In the face of emergencies, some people heed the advice of authorities to evacuate. Others prefer to remain where they are, protecting their home and assuming they will be able to ride out the storm or whatever situation is on the horizon. For some elderly individuals, whether they are in a nursing home, assisted living facility, or remain at home with the support of professional and experienced caregivers, evacuating may not seem practical.
Their physical abilities, health factors, and many other issues all go into determining whether or not they will listen to this advice and leave their home or facility. During Hurricane Irma, many Florida residents were encouraged to evacuate and some were told it was mandatory.
There were plenty of seniors across the spectrum who did not leave their home, either by choice or because of an inability to do so. The repercussions are still being felt today. Eight residents of a nursing home in Hollywood, Florida lost their lives when the generator at the facility failed and the temperatures soared after Hurricane Irma barreled through.
CNN reported in the news blog section, Eight nursing home residents die, from the main article, Hurricane Irma: Keys residents line up at checkpoint, written by Faith Karimi, Jason Hanna, and Steve Almasy:
“The fatalities should spur everyone to check up on senior citizens, who are among the most vulnerable to Florida’s stifling heat, exacerbated by power outages that might extend into next week, Hollywood Mayor Josh Levy said.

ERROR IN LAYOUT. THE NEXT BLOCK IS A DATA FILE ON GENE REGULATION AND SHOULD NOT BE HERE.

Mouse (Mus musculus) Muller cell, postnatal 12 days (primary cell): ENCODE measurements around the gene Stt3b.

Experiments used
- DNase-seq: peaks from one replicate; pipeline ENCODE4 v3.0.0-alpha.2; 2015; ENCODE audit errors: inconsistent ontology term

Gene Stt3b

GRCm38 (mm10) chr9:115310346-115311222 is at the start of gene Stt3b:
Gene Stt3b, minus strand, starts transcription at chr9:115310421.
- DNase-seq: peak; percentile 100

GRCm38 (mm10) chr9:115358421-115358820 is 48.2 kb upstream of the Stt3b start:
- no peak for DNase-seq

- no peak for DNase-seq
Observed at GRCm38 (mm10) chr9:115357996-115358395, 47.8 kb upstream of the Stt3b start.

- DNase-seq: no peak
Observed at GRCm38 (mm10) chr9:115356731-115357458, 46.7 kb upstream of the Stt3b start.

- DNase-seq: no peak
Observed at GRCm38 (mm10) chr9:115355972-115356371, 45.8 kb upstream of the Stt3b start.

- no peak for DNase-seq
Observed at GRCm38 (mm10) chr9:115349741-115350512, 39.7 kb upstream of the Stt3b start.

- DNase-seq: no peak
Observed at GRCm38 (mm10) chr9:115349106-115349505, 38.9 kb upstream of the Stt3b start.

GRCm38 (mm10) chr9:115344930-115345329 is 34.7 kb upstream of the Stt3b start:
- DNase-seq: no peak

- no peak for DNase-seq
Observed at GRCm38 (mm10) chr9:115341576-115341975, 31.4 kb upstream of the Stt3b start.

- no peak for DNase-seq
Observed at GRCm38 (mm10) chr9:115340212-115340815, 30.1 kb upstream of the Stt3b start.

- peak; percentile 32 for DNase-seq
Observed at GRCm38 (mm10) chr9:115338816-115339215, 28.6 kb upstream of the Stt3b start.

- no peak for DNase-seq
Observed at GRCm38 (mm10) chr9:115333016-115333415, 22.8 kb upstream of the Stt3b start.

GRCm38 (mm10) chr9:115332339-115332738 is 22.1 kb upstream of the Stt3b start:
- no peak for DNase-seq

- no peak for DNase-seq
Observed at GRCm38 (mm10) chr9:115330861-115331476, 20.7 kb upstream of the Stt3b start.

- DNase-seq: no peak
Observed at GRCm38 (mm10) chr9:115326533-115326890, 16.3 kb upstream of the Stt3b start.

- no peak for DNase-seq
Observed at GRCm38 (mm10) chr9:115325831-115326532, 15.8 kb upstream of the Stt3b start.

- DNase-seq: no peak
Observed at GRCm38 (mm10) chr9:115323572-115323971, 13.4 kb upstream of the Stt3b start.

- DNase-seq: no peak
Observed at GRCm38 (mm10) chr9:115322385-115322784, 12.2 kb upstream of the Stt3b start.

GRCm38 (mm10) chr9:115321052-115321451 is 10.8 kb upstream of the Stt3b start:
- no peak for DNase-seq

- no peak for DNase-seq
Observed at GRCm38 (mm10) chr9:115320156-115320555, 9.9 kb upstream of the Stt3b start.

“I’m going to aggressively demand answers on how this tragic event took place,” Gov. Rick Scott said. “… I am also asking available first responders to immediately check in with the health care facilities in their area to make sure nursing homes and assisted living facilities are able to keep their residents safe.”
These types of situations remind people of the value in leaving a potential weather related emergency or other devastating circumstance. For those who rely on in-home care support services, there really should be no excuse, but it all depends on the caregiver and whether or not that senior has adequate assistance to go where they need to go.
Local shelters are a great alternative. This could include a school or other government facility, but in many cases when somebody relies on home care aides, visiting nurses, or other support individuals at home, they will also require extensive assistance wherever they ride out the storm. That’s why careful and early planning is essential to help navigate these extreme situations in life.
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